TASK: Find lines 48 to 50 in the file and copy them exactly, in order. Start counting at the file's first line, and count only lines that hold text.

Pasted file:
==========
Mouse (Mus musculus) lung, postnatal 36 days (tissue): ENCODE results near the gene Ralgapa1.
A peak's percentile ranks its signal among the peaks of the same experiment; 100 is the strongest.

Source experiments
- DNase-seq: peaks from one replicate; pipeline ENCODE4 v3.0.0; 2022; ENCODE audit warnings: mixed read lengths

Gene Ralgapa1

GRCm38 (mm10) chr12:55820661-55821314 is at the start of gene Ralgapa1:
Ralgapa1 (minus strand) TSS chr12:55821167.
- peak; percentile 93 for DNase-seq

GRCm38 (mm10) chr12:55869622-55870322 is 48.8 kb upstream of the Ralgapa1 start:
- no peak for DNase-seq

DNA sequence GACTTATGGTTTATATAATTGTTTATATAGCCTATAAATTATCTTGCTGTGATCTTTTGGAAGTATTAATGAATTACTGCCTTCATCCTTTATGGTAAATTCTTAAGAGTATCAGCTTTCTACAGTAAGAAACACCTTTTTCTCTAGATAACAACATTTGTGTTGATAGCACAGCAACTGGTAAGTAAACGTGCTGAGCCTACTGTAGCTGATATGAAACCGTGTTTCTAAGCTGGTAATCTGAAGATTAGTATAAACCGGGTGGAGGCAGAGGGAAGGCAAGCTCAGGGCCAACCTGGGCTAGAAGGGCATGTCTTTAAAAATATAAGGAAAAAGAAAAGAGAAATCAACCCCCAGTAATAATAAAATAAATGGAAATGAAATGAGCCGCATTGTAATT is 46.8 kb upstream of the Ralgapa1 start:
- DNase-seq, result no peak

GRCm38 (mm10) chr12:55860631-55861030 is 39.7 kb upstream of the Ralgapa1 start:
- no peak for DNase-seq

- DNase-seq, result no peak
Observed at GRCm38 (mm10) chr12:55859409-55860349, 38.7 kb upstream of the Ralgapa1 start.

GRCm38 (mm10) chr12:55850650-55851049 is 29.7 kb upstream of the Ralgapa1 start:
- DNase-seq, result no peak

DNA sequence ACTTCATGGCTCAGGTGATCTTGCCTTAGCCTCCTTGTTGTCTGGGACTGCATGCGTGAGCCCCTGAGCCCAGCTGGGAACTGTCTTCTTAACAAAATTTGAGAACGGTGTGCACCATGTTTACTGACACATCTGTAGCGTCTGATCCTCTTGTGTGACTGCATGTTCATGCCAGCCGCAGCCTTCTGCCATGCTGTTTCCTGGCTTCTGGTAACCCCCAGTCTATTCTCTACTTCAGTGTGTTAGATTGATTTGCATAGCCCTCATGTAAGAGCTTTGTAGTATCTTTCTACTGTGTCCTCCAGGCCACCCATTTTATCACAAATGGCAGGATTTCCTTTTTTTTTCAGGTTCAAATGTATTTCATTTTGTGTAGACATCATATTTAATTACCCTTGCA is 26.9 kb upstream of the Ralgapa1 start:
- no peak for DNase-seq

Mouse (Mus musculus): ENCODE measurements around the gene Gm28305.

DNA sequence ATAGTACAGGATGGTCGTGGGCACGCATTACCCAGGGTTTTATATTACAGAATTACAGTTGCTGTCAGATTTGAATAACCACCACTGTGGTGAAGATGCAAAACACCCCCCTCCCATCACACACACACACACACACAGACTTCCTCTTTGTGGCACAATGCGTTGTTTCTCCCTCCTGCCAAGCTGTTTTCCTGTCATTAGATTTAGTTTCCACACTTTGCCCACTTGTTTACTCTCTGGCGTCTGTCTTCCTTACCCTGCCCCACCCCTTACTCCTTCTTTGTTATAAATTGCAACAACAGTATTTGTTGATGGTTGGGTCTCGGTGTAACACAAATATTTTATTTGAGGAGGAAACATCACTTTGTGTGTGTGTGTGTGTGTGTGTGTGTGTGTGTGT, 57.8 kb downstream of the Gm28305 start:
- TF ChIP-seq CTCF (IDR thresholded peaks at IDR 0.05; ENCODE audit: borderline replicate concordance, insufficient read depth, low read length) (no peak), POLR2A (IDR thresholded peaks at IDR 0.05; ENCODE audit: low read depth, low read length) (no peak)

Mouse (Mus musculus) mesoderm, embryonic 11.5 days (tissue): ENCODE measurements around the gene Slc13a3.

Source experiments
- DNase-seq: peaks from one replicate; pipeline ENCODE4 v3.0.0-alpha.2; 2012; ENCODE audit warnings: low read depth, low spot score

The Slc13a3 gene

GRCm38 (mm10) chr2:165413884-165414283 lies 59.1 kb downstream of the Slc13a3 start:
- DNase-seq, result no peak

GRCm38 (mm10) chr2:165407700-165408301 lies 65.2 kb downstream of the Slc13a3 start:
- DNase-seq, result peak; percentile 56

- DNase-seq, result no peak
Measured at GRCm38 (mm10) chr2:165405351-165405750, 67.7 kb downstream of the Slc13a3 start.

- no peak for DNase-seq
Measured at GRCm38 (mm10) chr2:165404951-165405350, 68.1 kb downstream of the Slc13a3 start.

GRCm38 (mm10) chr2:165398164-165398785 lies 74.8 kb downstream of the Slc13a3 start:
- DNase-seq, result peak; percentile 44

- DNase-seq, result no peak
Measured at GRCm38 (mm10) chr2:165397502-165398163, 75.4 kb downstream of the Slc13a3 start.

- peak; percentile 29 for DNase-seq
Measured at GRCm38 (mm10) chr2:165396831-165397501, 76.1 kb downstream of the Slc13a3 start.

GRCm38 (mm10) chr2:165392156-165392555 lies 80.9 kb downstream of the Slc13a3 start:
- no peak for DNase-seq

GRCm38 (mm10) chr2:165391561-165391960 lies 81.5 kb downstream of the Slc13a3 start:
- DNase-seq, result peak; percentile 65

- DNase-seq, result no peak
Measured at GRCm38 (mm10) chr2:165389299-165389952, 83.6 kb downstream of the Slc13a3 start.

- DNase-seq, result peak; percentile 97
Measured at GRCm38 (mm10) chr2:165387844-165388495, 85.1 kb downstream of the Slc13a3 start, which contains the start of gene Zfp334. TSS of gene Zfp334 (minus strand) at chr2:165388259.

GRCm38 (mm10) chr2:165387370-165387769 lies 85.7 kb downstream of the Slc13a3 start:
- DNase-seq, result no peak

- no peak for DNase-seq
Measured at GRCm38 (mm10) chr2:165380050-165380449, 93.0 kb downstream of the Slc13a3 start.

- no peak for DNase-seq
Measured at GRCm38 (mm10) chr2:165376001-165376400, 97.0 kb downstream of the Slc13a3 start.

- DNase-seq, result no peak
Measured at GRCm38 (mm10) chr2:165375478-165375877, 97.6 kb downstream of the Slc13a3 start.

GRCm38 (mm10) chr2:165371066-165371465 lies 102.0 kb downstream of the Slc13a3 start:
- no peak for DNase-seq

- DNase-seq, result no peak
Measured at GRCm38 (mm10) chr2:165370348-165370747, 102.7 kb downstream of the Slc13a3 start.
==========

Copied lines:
- DNase-seq, result peak; percentile 97
Measured at GRCm38 (mm10) chr2:165387844-165388495, 85.1 kb downstream of the Slc13a3 start, which contains the start of gene Zfp334. TSS of gene Zfp334 (minus strand) at chr2:165388259.

GRCm38 (mm10) chr2:165387370-165387769 lies 85.7 kb downstream of the Slc13a3 start: